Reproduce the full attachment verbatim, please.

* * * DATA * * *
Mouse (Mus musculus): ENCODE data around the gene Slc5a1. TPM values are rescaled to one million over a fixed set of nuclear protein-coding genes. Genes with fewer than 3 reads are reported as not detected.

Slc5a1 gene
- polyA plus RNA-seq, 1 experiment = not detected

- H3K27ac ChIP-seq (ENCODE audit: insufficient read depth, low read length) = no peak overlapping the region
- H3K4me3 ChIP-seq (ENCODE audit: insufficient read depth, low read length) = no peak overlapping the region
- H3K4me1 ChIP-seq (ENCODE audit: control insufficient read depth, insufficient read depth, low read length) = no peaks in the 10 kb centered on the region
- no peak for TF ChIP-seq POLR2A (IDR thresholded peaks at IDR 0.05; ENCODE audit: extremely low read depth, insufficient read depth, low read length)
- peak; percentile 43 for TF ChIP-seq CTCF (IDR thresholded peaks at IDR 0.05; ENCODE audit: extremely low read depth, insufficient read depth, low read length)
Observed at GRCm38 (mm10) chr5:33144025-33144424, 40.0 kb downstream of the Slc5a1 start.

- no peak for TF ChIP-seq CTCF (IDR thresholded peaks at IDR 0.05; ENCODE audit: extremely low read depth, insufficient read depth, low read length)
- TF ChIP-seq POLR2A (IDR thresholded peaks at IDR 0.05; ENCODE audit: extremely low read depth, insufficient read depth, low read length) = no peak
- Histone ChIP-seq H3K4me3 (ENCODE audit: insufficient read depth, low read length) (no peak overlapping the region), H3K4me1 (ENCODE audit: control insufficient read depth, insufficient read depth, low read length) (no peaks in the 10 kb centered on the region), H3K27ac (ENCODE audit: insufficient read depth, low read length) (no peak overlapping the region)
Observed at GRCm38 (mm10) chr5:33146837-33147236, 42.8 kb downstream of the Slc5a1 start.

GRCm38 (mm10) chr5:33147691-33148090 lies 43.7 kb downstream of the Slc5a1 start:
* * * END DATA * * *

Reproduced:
Mouse (Mus musculus): ENCODE data around the gene Slc5a1. TPM values are rescaled to one million over a fixed set of nuclear protein-coding genes. Genes with fewer than 3 reads are reported as not detected.

Slc5a1 gene
- polyA plus RNA-seq, 1 experiment = not detected

- H3K27ac ChIP-seq (ENCODE audit: insufficient read depth, low read length) = no peak overlapping the region
- H3K4me3 ChIP-seq (ENCODE audit: insufficient read depth, low read length) = no peak overlapping the region
- H3K4me1 ChIP-seq (ENCODE audit: control insufficient read depth, insufficient read depth, low read length) = no peaks in the 10 kb centered on the region
- no peak for TF ChIP-seq POLR2A (IDR thresholded peaks at IDR 0.05; ENCODE audit: extremely low read depth, insufficient read depth, low read length)
- peak; percentile 43 for TF ChIP-seq CTCF (IDR thresholded peaks at IDR 0.05; ENCODE audit: extremely low read depth, insufficient read depth, low read length)
Observed at GRCm38 (mm10) chr5:33144025-33144424, 40.0 kb downstream of the Slc5a1 start.

- no peak for TF ChIP-seq CTCF (IDR thresholded peaks at IDR 0.05; ENCODE audit: extremely low read depth, insufficient read depth, low read length)
- TF ChIP-seq POLR2A (IDR thresholded peaks at IDR 0.05; ENCODE audit: extremely low read depth, insufficient read depth, low read length) = no peak
- Histone ChIP-seq H3K4me3 (ENCODE audit: insufficient read depth, low read length) (no peak overlapping the region), H3K4me1 (ENCODE audit: control insufficient read depth, insufficient read depth, low read length) (no peaks in the 10 kb centered on the region), H3K27ac (ENCODE audit: insufficient read depth, low read length) (no peak overlapping the region)
Observed at GRCm38 (mm10) chr5:33146837-33147236, 42.8 kb downstream of the Slc5a1 start.

GRCm38 (mm10) chr5:33147691-33148090 lies 43.7 kb downstream of the Slc5a1 start: